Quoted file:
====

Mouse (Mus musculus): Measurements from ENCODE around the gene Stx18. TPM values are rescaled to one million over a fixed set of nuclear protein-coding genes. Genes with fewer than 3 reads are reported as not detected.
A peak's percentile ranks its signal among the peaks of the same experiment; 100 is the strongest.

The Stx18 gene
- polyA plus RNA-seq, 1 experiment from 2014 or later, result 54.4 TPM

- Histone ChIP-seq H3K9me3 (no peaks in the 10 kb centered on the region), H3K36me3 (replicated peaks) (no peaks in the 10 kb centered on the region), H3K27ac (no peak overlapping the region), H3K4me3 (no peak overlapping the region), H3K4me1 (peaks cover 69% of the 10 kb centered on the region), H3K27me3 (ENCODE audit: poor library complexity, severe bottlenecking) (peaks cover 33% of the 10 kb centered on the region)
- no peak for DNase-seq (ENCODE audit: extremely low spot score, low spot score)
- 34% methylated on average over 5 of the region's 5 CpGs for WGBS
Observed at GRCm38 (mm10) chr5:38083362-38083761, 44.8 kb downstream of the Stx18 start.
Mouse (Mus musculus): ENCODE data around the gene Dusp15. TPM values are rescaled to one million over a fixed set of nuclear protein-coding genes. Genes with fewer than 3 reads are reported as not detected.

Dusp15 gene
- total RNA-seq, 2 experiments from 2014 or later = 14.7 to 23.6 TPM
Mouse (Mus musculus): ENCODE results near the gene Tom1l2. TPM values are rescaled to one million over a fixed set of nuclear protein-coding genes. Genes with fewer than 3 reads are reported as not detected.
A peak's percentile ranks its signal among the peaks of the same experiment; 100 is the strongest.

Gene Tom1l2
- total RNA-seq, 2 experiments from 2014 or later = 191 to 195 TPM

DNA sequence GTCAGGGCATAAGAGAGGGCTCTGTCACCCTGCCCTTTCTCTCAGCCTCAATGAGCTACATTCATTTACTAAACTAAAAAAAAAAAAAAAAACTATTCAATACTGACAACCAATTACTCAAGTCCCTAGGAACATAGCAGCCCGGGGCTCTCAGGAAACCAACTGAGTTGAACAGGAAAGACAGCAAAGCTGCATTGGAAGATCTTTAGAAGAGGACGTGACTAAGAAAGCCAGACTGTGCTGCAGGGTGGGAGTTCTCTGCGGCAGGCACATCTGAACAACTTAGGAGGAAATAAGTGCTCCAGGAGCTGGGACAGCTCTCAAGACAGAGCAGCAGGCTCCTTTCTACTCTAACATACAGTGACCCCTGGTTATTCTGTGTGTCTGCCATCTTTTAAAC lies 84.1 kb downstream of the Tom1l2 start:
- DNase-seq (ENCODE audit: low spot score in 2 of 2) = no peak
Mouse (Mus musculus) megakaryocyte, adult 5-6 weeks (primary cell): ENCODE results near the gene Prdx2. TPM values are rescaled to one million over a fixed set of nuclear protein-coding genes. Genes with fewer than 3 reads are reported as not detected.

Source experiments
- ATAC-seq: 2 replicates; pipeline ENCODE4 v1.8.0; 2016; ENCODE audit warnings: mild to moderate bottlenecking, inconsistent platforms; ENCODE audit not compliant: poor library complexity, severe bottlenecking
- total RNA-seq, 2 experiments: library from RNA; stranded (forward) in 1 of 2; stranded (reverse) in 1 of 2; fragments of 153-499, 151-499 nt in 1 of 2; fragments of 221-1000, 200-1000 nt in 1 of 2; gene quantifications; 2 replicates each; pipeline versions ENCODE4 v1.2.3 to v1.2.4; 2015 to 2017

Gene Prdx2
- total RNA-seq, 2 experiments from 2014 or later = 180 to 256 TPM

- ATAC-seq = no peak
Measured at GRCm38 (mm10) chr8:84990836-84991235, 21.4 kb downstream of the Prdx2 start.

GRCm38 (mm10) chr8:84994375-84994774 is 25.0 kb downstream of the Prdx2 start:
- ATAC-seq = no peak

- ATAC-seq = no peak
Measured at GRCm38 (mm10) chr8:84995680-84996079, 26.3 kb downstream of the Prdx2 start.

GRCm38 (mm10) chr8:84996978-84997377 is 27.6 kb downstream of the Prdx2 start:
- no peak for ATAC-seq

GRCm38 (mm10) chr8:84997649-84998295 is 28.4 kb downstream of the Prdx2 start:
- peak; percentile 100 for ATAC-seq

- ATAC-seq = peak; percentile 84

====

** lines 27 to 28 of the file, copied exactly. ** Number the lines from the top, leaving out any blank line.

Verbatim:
- ATAC-seq = no peak

- ATAC-seq = no peak